The sarcolemma is the plasma membrane in muscle cells. Myofibrils are long ribbon like organelles that push aside the nuclei. Alternating light and dark bands along the length of the myofibrils give the muscle cell as a whole its striped appearance. Myofibrils are actually chains of tiny contractile units called sarcomeres. The larger thick filaments, also called myosin filaments are made mostly of bundles molecules of the protein myosin. Cross bridges link the thick and thin filaments together during contraction. The thin filaments are composed of the contractile protein called actin. The sarcoplasmic reticulum (SR) is a specialized smooth endoplasmic reticulum that surrounds every myofibril.

7 Microscopic Anatomy of Skeletal Muscle Diagram


9 Smooth Muscle Has no striations and is involuntary.
It is found in the walls of organs such as the stomach, urinary bladder, and respiratory passages. They are spindle-shaped and have a single nucleus, and are arranged in sheets or layers. There are two layers, one running circularly and the other running longitudinally. As they alternately contract and relax, they change the size and shape of the organ. Smooth muscles handle movement of food through the digestive tract and emptying the bowels and bladder.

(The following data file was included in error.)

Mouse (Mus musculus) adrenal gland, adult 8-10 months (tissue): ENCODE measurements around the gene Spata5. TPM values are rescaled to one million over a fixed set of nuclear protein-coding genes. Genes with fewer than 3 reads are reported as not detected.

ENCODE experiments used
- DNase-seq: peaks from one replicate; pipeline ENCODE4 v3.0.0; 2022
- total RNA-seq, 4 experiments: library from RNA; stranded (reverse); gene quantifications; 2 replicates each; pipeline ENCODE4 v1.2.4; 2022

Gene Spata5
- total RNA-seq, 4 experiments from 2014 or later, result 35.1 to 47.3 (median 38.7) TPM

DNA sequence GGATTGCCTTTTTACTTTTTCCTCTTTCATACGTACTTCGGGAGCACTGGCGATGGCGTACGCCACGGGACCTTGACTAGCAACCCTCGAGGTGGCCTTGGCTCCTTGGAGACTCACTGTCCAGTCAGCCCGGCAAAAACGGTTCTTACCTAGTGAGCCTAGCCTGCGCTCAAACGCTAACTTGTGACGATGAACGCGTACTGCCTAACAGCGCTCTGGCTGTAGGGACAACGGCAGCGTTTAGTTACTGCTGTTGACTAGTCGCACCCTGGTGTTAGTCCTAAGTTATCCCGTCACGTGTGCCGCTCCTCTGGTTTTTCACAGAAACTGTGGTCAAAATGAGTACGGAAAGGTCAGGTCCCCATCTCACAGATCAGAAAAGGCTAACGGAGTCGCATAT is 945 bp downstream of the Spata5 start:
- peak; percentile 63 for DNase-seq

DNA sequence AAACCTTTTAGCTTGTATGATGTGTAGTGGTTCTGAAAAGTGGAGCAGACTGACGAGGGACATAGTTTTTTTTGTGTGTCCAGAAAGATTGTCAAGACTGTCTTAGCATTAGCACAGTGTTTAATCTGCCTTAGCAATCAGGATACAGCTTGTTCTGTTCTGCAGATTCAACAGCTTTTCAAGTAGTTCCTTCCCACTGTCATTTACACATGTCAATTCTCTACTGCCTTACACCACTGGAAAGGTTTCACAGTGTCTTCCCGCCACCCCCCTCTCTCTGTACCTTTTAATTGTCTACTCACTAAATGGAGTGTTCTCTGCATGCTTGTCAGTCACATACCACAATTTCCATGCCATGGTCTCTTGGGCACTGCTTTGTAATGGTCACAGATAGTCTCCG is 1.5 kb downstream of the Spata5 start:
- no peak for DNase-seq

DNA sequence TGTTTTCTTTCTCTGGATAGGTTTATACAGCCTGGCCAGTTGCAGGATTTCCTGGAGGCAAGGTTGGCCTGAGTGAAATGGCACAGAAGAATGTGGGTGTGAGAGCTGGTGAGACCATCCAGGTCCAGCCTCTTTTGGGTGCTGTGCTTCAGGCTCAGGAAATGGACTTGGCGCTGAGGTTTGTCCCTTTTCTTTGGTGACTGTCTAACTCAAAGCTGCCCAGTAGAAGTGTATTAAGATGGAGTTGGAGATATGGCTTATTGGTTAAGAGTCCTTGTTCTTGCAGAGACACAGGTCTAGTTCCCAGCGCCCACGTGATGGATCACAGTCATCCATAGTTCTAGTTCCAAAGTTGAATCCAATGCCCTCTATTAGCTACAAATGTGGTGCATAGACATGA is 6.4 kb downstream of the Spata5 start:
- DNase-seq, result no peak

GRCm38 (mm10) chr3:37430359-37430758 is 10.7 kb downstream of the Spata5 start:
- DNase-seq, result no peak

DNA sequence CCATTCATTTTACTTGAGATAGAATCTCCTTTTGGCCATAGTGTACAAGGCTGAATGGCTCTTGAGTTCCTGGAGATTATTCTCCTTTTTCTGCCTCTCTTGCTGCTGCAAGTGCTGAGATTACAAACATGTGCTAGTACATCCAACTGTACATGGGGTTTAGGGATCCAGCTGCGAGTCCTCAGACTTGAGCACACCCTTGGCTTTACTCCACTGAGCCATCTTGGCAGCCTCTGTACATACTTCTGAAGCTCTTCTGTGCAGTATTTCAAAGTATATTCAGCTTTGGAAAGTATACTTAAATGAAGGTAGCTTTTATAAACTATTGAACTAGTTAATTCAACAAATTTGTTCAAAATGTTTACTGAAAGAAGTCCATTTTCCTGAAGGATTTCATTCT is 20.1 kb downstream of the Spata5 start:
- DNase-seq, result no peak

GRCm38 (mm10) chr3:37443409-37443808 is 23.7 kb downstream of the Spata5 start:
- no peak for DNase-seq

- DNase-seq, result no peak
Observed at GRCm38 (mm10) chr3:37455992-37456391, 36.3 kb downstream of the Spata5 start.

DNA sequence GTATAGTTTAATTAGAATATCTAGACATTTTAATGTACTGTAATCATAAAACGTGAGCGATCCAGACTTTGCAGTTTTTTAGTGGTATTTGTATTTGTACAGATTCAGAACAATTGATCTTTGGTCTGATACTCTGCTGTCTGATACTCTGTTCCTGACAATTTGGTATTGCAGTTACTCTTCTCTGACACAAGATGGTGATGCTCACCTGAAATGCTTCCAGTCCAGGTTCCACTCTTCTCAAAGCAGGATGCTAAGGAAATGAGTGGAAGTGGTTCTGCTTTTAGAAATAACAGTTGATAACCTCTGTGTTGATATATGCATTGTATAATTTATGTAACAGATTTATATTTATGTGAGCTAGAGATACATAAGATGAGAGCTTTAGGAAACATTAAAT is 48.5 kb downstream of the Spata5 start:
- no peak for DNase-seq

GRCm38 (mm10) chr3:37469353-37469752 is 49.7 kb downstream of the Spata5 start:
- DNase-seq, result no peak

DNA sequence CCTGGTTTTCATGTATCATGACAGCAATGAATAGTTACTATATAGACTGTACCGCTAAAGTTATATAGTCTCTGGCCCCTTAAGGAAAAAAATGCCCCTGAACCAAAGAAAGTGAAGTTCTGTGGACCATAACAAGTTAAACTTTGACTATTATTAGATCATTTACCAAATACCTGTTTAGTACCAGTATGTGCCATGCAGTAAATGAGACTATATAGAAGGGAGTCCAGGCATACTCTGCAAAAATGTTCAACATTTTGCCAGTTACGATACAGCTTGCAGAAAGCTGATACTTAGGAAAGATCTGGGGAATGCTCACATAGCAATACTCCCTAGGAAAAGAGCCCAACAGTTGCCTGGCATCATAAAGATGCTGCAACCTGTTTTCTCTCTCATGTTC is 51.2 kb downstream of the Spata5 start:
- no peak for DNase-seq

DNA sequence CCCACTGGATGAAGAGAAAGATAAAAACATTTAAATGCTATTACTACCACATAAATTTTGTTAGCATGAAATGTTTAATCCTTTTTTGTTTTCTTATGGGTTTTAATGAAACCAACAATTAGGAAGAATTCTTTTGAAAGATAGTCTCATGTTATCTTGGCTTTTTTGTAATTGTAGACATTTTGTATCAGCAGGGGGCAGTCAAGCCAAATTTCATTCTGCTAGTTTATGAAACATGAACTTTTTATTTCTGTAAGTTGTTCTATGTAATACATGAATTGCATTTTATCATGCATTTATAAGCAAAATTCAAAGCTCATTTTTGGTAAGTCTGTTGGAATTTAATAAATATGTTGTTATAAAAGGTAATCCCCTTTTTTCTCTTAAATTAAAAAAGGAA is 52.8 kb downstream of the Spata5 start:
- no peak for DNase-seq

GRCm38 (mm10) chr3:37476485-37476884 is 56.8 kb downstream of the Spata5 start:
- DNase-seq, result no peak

10 Cardiac Muscle Found only in the heart, and is striated and involuntary. The cardiac fibers are cushioned by small amounts of soft connective tissue and are arranged in spiral or figure 8-shaped bundles. Cardiac muscle fibers are branching cells joined by special junctions called intercalated disks. Cardiac muscle usually contracts at a fairly steady rate set by the heart’s “in-house” pacemaker, but the heart can also be stimulated by the nervous system to shift into “high gear” for short periods.

11 Muscle Type Comparison

12 Muscle Movements The type of movement depends on the mobility of the joint and where the muscle is located in relation to the joint. The most common types of body movements are: Flexion—Typical of hinge joints but it is also common at ball-and-socket joints (bending over at the hips). Extension—opposite of flexion; increases the angle, or the distance, between two bones or parts of the body. Go to free videos.